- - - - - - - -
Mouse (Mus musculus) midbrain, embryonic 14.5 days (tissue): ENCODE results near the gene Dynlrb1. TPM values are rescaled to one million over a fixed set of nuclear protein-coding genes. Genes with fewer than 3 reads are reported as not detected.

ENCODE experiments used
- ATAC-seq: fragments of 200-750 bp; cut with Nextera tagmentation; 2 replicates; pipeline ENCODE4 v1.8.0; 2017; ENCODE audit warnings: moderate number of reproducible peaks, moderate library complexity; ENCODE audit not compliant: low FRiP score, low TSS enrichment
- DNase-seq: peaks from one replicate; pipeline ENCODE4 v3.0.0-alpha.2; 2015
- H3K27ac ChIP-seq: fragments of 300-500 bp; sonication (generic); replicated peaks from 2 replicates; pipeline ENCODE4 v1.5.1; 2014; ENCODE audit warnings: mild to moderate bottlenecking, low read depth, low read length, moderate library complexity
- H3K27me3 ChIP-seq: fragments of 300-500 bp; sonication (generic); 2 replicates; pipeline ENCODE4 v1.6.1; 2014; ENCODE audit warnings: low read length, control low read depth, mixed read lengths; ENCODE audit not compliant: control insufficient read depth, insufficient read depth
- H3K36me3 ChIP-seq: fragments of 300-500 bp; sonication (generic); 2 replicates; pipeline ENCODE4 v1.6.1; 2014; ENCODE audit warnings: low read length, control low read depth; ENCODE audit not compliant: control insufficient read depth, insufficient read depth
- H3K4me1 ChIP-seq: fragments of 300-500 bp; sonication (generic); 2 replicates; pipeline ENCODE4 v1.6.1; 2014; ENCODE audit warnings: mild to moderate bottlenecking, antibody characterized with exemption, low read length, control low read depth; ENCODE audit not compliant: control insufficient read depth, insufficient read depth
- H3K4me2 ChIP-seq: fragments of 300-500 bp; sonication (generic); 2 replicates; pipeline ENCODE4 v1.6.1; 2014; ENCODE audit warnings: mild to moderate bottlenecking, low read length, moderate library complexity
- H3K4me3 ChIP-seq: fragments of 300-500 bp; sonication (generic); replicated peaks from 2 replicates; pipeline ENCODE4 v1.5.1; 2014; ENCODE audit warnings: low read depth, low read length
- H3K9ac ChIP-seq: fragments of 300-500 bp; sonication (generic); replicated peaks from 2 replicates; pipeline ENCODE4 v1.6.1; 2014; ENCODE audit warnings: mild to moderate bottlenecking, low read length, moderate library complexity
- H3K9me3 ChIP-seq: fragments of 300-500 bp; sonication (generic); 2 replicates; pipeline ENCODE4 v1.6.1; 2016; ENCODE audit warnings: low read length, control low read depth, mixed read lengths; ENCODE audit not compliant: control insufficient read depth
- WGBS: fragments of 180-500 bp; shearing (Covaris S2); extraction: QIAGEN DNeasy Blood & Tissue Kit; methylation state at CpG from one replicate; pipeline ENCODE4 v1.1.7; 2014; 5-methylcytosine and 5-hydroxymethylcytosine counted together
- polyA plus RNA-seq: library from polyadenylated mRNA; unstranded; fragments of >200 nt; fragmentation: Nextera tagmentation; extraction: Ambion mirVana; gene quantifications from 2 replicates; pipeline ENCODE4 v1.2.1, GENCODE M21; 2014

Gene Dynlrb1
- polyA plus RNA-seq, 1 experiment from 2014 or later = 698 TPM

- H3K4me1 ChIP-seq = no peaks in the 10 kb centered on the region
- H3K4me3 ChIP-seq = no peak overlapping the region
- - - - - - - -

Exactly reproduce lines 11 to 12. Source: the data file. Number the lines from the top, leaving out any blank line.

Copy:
- H3K9ac ChIP-seq: fragments of 300-500 bp; sonication (generic); replicated peaks from 2 replicates; pipeline ENCODE4 v1.6.1; 2014; ENCODE audit warnings: mild to moderate bottlenecking, low read length, moderate library complexity
- H3K9me3 ChIP-seq: fragments of 300-500 bp; sonication (generic); 2 replicates; pipeline ENCODE4 v1.6.1; 2016; ENCODE audit warnings: low read length, control low read depth, mixed read lengths; ENCODE audit not compliant: control insufficient read depth